Conflicts carried over: What is happening in Russia’s backyard?

Russian peacekeepers in Transnistria.

Russian peacekeepers in Transnistria.
The conflict between Azerbaijan and Armenia being rekindled in Nagorno-Karabakh has focused attention also on other unresolved conflicts carried over from former Soviet countries. Will there be renewed violence in Transnistria, Abkhazia and South Ossetia?

The recent flare-up in the conflict between Azerbaijan and Armeniain Nagorno-Karabakh, along with the ongoing crisis in the Donbass region of eastern Ukraine, has returned the focus on other unresolved conflicts in post-Soviet countries like Moldova and Georgia. While Moscow has played a key role in “freezing” each of these territorial conflicts, Russia says it views these unresolved disputes as a potential threat to its security

The continuous possibility of violence breaking out in these zones, with the unpredictable consequences they may bring to regional stability, is forcing the Kremlin to think seriously about providing mediation to resolve these "suspended" contradictions between the conflicting states.


The armed clashes that have recently re-erupted in Nagorno-Karabakh have caused the death of almost 60 people. This is the most serious intensification of the conflict since a war over the area ended in 1994.

The original two-year war then was waged for control of the region that was, during the Soviet era, a part of Azerbaijan, but with a mostly Armenian population. The bitter war led to the death of 15,000 people and establishment of the Nagorno-Karabakh Republic, which is backed by Armenia.

The Nagorno-Karabakh War of 1991-1994. Military operations in Martakert district of Nagorno-Karabakh, July 15, 1992. Source: R. Mangasaryan/RIA Novosti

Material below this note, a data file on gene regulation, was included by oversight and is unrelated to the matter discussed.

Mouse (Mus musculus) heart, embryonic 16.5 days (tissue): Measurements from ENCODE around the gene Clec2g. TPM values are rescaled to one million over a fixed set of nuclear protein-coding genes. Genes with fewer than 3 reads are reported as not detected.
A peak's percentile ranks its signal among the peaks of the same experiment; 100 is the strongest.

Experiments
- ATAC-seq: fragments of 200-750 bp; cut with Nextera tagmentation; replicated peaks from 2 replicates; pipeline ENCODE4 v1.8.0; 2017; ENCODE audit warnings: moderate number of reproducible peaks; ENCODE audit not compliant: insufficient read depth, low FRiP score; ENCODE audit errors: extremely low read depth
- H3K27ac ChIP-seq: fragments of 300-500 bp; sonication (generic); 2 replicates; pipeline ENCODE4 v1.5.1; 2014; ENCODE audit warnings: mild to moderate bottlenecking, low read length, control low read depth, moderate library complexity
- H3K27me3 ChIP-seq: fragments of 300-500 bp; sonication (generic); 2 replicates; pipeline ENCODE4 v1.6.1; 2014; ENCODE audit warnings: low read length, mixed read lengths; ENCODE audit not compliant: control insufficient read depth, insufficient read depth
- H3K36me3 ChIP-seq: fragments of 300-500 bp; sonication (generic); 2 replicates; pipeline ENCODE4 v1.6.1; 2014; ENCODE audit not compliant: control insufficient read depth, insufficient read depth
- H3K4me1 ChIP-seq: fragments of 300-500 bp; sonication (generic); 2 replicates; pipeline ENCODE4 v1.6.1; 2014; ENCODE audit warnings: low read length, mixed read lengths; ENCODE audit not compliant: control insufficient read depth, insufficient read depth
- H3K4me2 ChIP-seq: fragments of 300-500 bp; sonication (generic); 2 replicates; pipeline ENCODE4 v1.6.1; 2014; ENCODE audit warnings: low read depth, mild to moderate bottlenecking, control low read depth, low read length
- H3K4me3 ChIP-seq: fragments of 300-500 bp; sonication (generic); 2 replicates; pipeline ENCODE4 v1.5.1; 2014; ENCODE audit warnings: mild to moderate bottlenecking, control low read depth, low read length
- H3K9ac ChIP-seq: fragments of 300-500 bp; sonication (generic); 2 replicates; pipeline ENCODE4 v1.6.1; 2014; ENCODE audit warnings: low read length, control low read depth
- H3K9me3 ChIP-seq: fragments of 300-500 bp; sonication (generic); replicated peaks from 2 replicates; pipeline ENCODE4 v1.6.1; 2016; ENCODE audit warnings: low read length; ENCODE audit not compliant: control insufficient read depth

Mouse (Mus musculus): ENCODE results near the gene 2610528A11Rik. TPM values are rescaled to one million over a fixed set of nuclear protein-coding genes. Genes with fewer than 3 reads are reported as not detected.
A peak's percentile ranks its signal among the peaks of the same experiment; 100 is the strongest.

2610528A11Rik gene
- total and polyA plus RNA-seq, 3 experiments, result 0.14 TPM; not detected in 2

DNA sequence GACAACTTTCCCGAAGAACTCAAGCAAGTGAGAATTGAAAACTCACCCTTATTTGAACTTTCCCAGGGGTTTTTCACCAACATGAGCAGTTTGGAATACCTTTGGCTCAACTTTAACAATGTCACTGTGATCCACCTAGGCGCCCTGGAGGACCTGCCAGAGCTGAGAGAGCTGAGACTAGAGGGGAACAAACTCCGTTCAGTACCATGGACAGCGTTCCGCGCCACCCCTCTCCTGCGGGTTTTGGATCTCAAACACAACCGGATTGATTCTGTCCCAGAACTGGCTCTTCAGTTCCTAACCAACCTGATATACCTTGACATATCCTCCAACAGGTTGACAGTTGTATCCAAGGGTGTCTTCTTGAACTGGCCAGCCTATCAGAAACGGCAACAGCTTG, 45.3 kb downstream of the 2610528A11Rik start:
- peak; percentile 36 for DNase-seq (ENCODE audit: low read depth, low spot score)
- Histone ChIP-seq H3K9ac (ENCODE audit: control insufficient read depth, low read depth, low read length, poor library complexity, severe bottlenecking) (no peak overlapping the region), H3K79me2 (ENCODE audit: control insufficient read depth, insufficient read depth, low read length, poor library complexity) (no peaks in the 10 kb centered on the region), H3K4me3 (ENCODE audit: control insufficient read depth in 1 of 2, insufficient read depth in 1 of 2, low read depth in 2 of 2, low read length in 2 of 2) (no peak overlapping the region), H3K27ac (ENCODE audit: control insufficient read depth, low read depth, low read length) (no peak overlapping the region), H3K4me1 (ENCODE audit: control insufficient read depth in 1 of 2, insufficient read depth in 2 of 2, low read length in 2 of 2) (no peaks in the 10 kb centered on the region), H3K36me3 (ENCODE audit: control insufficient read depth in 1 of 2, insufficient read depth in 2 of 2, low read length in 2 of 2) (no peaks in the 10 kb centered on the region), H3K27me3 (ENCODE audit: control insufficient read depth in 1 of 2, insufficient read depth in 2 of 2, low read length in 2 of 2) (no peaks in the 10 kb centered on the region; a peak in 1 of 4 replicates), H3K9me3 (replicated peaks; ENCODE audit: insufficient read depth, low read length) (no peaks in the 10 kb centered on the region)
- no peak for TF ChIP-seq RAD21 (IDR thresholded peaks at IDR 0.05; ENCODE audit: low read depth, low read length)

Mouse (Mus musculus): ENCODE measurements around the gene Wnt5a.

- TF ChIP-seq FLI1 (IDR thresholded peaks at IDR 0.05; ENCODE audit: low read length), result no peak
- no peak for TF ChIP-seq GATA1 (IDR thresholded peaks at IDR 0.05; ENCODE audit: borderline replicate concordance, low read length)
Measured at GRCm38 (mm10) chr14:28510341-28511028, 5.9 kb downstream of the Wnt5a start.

Russian observers say that the conflict in Karabakh was never actually frozen. "There was never a month when someone was not killed, when there was no shooting…" said Sergei Mikheev, head of the Moscow-based Centre for Political Affairs. But over the past year, the level of violence in the Karabakh conflict zone has significantly increased.

Russian analysts believe that now it is Azerbaijan, which lost the war 20 years ago, that is interested in escalating the conflict. Besides the desire to take revenge Baku, which is heavily dependent on oil revenues, is probably keen to divert its people from economic difficulties. But there is also the possibility that Ankara is playing a provocative role. Turkey is the only country that supports Azerbaijan unconditionally in the current conflict.

While Russia, which played a role in the bringing the war to an end 20 years ago as one of the mediators, is now trying to build goof relations with both Armenia and Azerbaijan, the fact that Moscow and Yerevan are allies makes it difficult for Russia to impartially determine whom to support in the conflict.

Moscow is speaking with both and has been able to make certain breakthroughs. Azerbaijani President Ilkham Aliev said in a conversation with Russian Foreign Minister Sergei Lavrov that the April 5 armistice agreement in Karabakh was reached because of Russian mediation.


The Transnistrian conflict of 1992, another consequence of the USSR's collapse, was shorter and less bloody than that in Karabakh.

The events in Transnistria, a narrow industrial strip of land in Moldova bordering Ukraine with a predominantly Russian population, were a reaction to the declaration of independence by Moldova in 1991.

Bendery militiamen patrolling the road, July 1, 1992.  Source: I. Zenin/RIA Novosti

Authorities in Transnistria (Pridnestrovie in Russian) had already announced the creation of the Pridnestrovian Moldovan Republic in 1990, before the breakup of the Soviet Union, in response to fears of the local population about the central government’s policies in Chisinau.